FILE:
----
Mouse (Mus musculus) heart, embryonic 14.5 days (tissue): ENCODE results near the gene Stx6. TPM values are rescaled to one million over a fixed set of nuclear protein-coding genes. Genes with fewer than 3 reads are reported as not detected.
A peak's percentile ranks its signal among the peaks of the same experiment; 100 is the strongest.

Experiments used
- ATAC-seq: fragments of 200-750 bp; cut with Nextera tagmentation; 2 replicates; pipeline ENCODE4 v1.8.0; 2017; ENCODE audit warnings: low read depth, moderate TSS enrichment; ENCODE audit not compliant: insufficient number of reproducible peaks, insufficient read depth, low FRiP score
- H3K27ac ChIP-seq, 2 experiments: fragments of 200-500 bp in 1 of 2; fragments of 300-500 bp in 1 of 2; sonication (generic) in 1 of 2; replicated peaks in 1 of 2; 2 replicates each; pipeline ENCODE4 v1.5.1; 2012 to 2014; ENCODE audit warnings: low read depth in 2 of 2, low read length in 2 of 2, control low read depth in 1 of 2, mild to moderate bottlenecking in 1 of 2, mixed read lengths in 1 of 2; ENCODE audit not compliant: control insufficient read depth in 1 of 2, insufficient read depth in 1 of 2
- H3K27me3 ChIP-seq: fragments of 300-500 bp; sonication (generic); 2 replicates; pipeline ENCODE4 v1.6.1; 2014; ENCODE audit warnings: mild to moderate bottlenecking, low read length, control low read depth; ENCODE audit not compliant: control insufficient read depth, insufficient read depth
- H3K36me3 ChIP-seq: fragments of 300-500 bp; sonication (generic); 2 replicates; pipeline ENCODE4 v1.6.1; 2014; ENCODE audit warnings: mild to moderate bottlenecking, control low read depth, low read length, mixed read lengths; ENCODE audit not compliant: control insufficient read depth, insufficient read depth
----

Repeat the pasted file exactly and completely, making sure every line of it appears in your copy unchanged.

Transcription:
Mouse (Mus musculus) heart, embryonic 14.5 days (tissue): ENCODE results near the gene Stx6. TPM values are rescaled to one million over a fixed set of nuclear protein-coding genes. Genes with fewer than 3 reads are reported as not detected.
A peak's percentile ranks its signal among the peaks of the same experiment; 100 is the strongest.

Experiments used
- ATAC-seq: fragments of 200-750 bp; cut with Nextera tagmentation; 2 replicates; pipeline ENCODE4 v1.8.0; 2017; ENCODE audit warnings: low read depth, moderate TSS enrichment; ENCODE audit not compliant: insufficient number of reproducible peaks, insufficient read depth, low FRiP score
- H3K27ac ChIP-seq, 2 experiments: fragments of 200-500 bp in 1 of 2; fragments of 300-500 bp in 1 of 2; sonication (generic) in 1 of 2; replicated peaks in 1 of 2; 2 replicates each; pipeline ENCODE4 v1.5.1; 2012 to 2014; ENCODE audit warnings: low read depth in 2 of 2, low read length in 2 of 2, control low read depth in 1 of 2, mild to moderate bottlenecking in 1 of 2, mixed read lengths in 1 of 2; ENCODE audit not compliant: control insufficient read depth in 1 of 2, insufficient read depth in 1 of 2
- H3K27me3 ChIP-seq: fragments of 300-500 bp; sonication (generic); 2 replicates; pipeline ENCODE4 v1.6.1; 2014; ENCODE audit warnings: mild to moderate bottlenecking, low read length, control low read depth; ENCODE audit not compliant: control insufficient read depth, insufficient read depth
- H3K36me3 ChIP-seq: fragments of 300-500 bp; sonication (generic); 2 replicates; pipeline ENCODE4 v1.6.1; 2014; ENCODE audit warnings: mild to moderate bottlenecking, control low read depth, low read length, mixed read lengths; ENCODE audit not compliant: control insufficient read depth, insufficient read depth